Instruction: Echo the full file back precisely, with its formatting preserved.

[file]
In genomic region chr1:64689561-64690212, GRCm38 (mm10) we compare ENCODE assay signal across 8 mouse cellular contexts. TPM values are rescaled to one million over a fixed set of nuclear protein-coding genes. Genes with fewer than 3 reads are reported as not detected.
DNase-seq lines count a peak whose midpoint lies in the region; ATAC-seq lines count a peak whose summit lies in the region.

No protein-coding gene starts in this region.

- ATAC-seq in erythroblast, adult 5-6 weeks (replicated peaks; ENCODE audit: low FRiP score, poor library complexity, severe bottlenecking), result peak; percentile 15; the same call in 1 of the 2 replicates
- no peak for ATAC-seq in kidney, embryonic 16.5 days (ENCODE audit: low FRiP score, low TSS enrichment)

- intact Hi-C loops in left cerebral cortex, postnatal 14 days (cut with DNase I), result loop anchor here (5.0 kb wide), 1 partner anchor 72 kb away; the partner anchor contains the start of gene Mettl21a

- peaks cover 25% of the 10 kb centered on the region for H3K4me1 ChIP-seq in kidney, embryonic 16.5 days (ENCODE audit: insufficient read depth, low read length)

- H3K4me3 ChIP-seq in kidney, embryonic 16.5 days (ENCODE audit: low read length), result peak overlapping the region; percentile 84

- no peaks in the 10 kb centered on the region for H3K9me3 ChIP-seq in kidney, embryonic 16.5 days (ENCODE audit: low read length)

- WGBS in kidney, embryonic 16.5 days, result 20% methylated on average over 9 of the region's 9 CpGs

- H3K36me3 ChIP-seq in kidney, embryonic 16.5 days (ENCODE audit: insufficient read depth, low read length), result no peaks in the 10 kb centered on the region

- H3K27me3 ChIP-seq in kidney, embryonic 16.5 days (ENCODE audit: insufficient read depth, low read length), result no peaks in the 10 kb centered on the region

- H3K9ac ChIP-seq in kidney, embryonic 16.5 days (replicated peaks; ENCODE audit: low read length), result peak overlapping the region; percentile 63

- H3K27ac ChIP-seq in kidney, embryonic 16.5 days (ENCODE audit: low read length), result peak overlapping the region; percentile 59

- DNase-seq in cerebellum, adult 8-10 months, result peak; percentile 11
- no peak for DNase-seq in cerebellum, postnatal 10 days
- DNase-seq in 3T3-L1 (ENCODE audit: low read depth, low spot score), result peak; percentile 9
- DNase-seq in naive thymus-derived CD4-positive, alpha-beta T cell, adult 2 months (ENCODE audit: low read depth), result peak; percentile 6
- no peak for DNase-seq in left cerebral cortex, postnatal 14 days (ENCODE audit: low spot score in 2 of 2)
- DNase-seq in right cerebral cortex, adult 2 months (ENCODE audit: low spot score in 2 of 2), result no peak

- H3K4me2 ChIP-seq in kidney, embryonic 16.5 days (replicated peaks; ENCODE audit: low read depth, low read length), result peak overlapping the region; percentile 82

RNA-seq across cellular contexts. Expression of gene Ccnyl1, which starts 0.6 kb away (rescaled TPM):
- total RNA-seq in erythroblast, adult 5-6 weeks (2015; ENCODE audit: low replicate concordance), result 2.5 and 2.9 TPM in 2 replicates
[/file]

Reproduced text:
In genomic region chr1:64689561-64690212, GRCm38 (mm10) we compare ENCODE assay signal across 8 mouse cellular contexts. TPM values are rescaled to one million over a fixed set of nuclear protein-coding genes. Genes with fewer than 3 reads are reported as not detected.
DNase-seq lines count a peak whose midpoint lies in the region; ATAC-seq lines count a peak whose summit lies in the region.

No protein-coding gene starts in this region.

- ATAC-seq in erythroblast, adult 5-6 weeks (replicated peaks; ENCODE audit: low FRiP score, poor library complexity, severe bottlenecking), result peak; percentile 15; the same call in 1 of the 2 replicates
- no peak for ATAC-seq in kidney, embryonic 16.5 days (ENCODE audit: low FRiP score, low TSS enrichment)

- intact Hi-C loops in left cerebral cortex, postnatal 14 days (cut with DNase I), result loop anchor here (5.0 kb wide), 1 partner anchor 72 kb away; the partner anchor contains the start of gene Mettl21a

- peaks cover 25% of the 10 kb centered on the region for H3K4me1 ChIP-seq in kidney, embryonic 16.5 days (ENCODE audit: insufficient read depth, low read length)

- H3K4me3 ChIP-seq in kidney, embryonic 16.5 days (ENCODE audit: low read length), result peak overlapping the region; percentile 84

- no peaks in the 10 kb centered on the region for H3K9me3 ChIP-seq in kidney, embryonic 16.5 days (ENCODE audit: low read length)

- WGBS in kidney, embryonic 16.5 days, result 20% methylated on average over 9 of the region's 9 CpGs

- H3K36me3 ChIP-seq in kidney, embryonic 16.5 days (ENCODE audit: insufficient read depth, low read length), result no peaks in the 10 kb centered on the region

- H3K27me3 ChIP-seq in kidney, embryonic 16.5 days (ENCODE audit: insufficient read depth, low read length), result no peaks in the 10 kb centered on the region

- H3K9ac ChIP-seq in kidney, embryonic 16.5 days (replicated peaks; ENCODE audit: low read length), result peak overlapping the region; percentile 63

- H3K27ac ChIP-seq in kidney, embryonic 16.5 days (ENCODE audit: low read length), result peak overlapping the region; percentile 59

- DNase-seq in cerebellum, adult 8-10 months, result peak; percentile 11
- no peak for DNase-seq in cerebellum, postnatal 10 days
- DNase-seq in 3T3-L1 (ENCODE audit: low read depth, low spot score), result peak; percentile 9
- DNase-seq in naive thymus-derived CD4-positive, alpha-beta T cell, adult 2 months (ENCODE audit: low read depth), result peak; percentile 6
- no peak for DNase-seq in left cerebral cortex, postnatal 14 days (ENCODE audit: low spot score in 2 of 2)
- DNase-seq in right cerebral cortex, adult 2 months (ENCODE audit: low spot score in 2 of 2), result no peak

- H3K4me2 ChIP-seq in kidney, embryonic 16.5 days (replicated peaks; ENCODE audit: low read depth, low read length), result peak overlapping the region; percentile 82

RNA-seq across cellular contexts. Expression of gene Ccnyl1, which starts 0.6 kb away (rescaled TPM):
- total RNA-seq in erythroblast, adult 5-6 weeks (2015; ENCODE audit: low replicate concordance), result 2.5 and 2.9 TPM in 2 replicates